I am a big family person so you will find me somewhere with my now 2-year old daughter, Addison or my husband. We love to be outdoors, so I am hoping to spend lots of time at Canandaigua lake or visiting the beach at Lake Ontario with our 2 pups. My golden retriever Charlie definitely needs the exercise from being cooped up this winter!


What has been the highlight of the past 12 months?
My highlight of the past 12 months would be my daughter's 2nd birthday party that we had at the beach in NC. She absolutely adores anything to do with fish and sea animals, so I created an "Under the Sea" themed party for her. I had the most fun creating the fun foods and decorations, and Addison had the best time seeing everyone and playing in the water afterward.  Our family moves around so much due to being military that we have learned to truly appreciate the time we have together as a family when things are not so crazy, and her birthday was the last calm moment we had before our big move to NY.

January Newsletter

Year in Review

Well, we didn’t see that coming!!

“That” being the “irrational exuberance” that helped to define real estate as it was conducted in Rochester this past year. Sure, we accurately predicted that there was going to be a lot of pent-up demand in the first few months of 2017- demand that resulted from buyers and sellers delaying their activity until the conclusion of the presidential election. Remarkably, almost everything else that came to pass was, like the Bills winning five of the first seven games of the season, an enormous surprise. The lack of inventory that existed during the first quarter of the year was never resolved. Throughout the year, there were more buyers than there were sellers. As a result, bidding wars never subsided. Sure, I’ve seen bidding wars play out in my 27 years in the business but nothing approaching the excitement on exhibit during the past twelve months.  To wit…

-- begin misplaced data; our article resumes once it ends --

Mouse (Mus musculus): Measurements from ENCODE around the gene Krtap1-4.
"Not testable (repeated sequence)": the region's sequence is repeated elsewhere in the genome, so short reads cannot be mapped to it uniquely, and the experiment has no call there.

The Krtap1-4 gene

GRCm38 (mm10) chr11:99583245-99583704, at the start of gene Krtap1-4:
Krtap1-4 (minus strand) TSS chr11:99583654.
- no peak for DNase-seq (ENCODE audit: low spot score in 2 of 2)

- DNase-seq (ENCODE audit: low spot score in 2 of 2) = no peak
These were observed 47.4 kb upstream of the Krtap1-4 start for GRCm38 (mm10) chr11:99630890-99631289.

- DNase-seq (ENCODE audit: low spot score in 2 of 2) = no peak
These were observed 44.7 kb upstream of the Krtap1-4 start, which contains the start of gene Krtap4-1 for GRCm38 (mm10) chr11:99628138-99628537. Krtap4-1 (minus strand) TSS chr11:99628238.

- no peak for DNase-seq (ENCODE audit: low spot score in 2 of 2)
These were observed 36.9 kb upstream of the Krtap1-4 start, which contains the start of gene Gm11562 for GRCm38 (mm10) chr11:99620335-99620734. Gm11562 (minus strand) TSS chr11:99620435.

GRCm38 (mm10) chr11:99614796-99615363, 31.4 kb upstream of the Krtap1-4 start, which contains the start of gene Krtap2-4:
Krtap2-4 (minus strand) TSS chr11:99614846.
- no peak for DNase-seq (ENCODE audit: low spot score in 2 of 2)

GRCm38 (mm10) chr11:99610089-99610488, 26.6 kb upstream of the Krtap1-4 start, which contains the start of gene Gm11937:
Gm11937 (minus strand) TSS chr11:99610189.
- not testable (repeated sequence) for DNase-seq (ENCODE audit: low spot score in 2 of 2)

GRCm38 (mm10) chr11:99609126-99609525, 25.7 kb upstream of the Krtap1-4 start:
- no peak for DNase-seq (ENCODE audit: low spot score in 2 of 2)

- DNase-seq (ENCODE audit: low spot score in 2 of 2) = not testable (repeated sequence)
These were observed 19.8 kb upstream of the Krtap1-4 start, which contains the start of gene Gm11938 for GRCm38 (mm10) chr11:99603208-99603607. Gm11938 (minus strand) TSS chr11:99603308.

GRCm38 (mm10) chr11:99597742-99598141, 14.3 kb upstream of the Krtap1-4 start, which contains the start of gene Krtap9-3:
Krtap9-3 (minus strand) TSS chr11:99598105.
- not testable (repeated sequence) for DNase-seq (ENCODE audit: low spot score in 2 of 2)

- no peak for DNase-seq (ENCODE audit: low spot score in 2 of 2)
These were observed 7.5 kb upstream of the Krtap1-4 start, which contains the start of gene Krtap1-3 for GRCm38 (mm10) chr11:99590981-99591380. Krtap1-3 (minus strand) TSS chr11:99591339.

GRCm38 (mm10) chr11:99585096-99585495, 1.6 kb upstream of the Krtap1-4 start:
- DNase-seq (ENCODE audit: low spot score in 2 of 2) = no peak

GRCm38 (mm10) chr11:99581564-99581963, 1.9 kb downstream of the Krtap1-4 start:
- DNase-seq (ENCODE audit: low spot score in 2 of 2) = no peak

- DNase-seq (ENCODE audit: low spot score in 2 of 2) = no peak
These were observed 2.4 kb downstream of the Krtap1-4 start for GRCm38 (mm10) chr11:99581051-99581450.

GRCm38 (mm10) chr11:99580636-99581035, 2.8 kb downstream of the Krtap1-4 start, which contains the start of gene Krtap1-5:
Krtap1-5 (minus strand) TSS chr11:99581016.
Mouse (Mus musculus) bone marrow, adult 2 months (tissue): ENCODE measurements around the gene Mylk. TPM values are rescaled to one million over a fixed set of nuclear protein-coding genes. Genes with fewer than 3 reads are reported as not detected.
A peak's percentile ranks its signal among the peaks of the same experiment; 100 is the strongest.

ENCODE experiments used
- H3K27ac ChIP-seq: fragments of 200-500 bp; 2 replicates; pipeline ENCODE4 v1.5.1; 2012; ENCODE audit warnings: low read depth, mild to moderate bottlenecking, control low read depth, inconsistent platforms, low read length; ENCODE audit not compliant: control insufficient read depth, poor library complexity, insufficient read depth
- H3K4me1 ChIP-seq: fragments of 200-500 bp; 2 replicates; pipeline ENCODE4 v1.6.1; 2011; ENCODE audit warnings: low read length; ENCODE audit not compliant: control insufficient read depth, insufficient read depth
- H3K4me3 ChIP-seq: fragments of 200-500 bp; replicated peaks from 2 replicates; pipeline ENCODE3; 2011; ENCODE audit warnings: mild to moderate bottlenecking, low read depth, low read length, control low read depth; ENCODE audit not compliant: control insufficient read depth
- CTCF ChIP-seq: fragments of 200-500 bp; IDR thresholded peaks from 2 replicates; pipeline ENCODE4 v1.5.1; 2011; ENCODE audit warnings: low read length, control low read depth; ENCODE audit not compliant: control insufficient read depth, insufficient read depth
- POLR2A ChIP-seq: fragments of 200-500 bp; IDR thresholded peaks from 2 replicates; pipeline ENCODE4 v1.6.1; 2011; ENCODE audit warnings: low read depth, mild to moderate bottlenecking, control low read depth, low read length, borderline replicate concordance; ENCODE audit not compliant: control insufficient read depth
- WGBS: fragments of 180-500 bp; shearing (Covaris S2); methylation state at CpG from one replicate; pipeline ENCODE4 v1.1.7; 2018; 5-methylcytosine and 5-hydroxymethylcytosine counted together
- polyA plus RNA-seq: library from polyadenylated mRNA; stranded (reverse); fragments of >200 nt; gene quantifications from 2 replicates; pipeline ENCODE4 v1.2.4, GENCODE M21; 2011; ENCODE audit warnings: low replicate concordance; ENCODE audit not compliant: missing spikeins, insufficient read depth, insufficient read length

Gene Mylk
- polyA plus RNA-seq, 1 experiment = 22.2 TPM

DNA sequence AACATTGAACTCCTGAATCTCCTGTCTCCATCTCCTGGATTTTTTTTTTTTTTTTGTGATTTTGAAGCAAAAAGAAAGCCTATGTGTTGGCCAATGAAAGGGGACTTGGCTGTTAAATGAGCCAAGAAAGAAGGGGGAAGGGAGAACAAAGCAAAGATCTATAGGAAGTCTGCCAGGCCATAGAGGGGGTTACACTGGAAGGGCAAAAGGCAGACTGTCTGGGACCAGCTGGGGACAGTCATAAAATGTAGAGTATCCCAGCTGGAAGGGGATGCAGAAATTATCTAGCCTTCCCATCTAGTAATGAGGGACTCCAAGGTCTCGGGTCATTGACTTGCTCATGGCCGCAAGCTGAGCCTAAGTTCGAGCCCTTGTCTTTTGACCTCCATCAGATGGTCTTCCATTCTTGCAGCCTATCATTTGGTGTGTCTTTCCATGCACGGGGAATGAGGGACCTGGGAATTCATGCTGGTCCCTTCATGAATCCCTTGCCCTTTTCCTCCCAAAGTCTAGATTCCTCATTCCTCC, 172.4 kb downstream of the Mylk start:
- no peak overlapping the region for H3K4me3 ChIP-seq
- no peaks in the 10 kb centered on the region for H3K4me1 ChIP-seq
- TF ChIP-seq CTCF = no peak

• Erin Lewis, from our team, wrote an offer on behalf of a client only to find out that 27 other offers were written on the same property
  • Multiple offers were actually common during the middle of snow storms last winter
  • Buyers were purchasing property without having engineer’s inspections conducted 
  • I marketed a property this past spring that sold $50,000 over list price